On the problem and method of arranging folk melodies with motif structure see Vera LAMPERT, “Motívumos néptáncok Grieg és Bartók műveiben” [Motivic dances in the works of Grieg and Bartók], Magyar Zene 48, no. 2 (2010), 187–202. On the peculiar performance of motivic dance melodies and their influence on Bartók’s compositions see Márta PAPP, “Bartók hegedűrapszódiái és a román népi hegedűs játékmód hatása Bartók műveire” [Bartók’s Violin Rhapsodies and the influence of the Romanian peasant violin playing on Bartók’s works], Magyar Zene 14, no. 3 (1973), 299–308.
Cf. Bartók’s famous three-fold categorization of using folk music in his “The Influence of Peasant Music on Modern Music,” in Essays, 341–344.
For the source melodies see LAMPERT, Folk Music in Bartók’s Compositions, 160–169.
For these compositional problems see also articles dealing with the alternative endings of the Rhapsody: László SOMFAI, Béla Bartók: Composition, Concepts, and Autograph Sources (Berkeley, California: University of California Press, 1996), 198–202; Fiona WALSH, “Variant Endings for Bartók’s Two Violin Rhapsodies (1928–1929),” Music & Letters 86, no. 2 (May 2005), 234–256; Vera LAMPERT, “The Evolution of Alternative Endings: Once Again about the Closing Section of Bartók’s Second Rhapsody for Violin and Piano” (manuscript).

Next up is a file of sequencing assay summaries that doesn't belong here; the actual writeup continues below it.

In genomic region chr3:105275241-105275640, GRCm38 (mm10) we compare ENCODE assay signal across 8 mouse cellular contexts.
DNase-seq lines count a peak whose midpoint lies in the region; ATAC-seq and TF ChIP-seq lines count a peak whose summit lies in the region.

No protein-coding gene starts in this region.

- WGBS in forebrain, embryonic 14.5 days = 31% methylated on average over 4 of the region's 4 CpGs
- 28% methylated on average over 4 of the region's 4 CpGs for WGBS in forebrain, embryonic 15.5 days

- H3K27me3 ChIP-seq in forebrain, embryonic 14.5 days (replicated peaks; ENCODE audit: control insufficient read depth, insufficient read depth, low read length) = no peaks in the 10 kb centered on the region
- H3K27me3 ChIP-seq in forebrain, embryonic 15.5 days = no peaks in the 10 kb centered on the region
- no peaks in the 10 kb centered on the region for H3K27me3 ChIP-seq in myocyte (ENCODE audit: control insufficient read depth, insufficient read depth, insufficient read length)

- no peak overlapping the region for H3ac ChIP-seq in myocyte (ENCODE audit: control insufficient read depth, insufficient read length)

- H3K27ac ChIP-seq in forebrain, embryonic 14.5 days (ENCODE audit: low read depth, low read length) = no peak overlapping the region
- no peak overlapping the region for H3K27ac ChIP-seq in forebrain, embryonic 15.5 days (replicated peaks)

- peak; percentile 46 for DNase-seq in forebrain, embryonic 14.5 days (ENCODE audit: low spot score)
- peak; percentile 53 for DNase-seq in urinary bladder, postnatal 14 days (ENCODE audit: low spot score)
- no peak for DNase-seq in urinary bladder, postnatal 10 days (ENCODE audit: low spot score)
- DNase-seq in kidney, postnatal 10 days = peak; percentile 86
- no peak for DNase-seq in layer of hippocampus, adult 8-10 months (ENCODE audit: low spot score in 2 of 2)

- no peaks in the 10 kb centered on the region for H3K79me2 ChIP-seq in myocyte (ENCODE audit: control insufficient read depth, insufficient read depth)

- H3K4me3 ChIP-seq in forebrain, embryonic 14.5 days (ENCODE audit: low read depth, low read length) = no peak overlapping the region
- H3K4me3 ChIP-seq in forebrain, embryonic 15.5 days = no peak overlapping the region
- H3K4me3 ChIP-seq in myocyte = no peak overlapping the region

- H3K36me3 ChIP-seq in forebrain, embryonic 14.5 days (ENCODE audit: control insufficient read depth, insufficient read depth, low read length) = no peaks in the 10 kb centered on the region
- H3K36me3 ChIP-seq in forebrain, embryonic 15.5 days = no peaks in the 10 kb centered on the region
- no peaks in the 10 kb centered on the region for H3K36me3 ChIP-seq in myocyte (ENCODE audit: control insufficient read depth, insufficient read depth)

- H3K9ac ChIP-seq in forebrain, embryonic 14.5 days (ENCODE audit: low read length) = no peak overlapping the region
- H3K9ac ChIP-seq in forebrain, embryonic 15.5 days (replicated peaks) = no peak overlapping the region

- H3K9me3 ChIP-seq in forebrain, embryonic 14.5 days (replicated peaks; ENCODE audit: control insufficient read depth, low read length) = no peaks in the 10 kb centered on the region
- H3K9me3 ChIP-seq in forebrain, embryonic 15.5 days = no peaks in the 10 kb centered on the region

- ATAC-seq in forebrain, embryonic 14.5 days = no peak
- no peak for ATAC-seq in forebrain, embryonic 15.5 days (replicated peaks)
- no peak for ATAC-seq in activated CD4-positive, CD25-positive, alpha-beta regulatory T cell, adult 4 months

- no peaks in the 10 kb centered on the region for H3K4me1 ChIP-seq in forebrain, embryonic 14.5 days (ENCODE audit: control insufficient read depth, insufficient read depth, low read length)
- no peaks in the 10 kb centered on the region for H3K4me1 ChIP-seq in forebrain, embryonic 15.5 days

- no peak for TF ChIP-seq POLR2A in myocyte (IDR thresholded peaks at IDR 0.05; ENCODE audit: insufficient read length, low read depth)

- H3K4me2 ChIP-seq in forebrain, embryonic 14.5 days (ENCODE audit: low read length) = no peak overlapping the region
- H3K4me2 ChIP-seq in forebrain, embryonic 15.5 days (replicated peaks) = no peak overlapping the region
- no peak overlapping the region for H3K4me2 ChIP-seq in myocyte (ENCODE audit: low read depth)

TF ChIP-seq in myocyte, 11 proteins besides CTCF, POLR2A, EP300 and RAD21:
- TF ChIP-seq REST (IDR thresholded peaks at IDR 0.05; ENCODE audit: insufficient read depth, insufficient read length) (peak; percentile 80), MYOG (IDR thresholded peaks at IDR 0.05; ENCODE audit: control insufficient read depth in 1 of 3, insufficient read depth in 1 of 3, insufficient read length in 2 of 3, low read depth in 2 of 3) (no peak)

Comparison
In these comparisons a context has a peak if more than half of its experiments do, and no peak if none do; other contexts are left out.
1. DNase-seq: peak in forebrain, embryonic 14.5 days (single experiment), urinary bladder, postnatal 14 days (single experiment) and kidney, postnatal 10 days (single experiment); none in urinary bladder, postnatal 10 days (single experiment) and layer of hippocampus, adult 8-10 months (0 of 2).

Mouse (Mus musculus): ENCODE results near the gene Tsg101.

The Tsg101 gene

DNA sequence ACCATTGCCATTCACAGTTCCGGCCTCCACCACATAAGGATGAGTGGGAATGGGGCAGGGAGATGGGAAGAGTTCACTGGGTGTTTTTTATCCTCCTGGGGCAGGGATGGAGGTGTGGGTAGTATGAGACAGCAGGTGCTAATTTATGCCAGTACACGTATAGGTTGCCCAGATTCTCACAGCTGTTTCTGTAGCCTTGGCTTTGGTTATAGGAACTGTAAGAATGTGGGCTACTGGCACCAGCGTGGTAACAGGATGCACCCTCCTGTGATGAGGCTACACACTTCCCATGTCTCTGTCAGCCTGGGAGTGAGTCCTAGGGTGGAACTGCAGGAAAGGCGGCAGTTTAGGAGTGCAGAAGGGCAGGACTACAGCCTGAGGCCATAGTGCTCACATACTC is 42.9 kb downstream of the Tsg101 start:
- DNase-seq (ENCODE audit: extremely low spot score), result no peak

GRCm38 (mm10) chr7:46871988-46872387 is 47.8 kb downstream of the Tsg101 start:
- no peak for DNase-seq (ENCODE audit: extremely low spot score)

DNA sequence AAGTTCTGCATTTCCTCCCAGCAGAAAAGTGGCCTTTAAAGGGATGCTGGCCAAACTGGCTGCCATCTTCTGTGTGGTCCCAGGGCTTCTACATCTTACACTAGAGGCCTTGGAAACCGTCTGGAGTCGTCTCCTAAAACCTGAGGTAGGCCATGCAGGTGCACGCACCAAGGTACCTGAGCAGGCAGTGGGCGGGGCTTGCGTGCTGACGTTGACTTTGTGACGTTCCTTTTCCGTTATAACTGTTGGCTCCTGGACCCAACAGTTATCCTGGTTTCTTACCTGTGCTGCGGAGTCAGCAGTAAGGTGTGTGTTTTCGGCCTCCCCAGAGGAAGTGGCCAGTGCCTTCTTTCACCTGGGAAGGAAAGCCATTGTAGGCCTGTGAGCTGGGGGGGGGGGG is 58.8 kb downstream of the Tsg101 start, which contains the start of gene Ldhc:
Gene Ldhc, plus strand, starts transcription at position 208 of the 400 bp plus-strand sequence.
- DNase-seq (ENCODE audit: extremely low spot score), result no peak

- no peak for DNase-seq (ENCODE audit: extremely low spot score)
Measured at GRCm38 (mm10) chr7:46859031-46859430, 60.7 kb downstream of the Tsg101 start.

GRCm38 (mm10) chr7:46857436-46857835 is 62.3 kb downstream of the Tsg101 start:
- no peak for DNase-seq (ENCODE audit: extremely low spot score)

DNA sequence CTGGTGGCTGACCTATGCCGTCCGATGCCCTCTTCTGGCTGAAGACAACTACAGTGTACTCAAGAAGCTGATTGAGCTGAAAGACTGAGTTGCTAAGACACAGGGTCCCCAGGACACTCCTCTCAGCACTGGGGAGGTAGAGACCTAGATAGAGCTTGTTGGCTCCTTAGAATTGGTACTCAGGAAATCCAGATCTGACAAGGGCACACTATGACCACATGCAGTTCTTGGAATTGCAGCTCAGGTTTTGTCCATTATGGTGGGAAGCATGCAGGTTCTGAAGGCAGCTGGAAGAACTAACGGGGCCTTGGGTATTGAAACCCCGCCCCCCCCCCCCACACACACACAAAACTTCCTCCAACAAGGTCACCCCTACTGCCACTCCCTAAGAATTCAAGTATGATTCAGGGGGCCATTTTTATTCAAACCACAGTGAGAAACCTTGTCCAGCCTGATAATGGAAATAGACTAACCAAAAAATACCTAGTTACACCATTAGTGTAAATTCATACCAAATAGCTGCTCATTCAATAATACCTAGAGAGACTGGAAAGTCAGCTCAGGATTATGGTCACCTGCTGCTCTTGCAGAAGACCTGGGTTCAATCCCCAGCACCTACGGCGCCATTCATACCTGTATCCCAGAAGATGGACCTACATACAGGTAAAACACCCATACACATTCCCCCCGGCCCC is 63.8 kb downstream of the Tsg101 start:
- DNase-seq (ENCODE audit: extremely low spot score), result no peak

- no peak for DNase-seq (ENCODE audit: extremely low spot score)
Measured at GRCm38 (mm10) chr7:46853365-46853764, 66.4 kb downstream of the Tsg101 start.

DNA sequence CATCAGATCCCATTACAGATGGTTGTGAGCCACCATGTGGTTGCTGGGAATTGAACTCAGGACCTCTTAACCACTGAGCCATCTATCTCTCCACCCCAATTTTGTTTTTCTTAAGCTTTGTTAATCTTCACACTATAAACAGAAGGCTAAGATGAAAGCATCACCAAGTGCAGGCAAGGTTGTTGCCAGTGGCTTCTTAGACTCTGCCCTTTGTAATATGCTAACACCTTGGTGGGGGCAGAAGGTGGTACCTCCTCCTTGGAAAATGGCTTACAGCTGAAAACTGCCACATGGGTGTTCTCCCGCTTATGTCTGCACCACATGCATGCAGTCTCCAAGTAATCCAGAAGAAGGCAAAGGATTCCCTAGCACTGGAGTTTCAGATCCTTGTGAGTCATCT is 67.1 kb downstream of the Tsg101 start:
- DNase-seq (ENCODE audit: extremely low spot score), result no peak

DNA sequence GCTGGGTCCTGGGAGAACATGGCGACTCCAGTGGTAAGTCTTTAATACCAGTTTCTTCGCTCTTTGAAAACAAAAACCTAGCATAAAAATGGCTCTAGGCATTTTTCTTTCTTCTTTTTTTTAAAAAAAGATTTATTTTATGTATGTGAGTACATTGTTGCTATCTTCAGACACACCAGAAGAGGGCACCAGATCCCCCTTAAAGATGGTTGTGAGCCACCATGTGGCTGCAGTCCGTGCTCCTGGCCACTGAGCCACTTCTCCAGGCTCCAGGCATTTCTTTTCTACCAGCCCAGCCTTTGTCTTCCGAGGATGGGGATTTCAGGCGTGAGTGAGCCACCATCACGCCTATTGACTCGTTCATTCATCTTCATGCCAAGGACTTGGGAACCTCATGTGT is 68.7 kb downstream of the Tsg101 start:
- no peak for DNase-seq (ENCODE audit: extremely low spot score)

LAMPERT, “Motívumos néptáncok Grieg és Bartók műveiben,” 197.
Cf. my article “Adalékok Bartók 2. hegedűrapszódiájának népzenei forrásaihoz” [Reconsidering the folk music sources of Bartók’s Second Violin Rhapsody], Magyar Zene 50, no. 2 (May 2012), 188–209.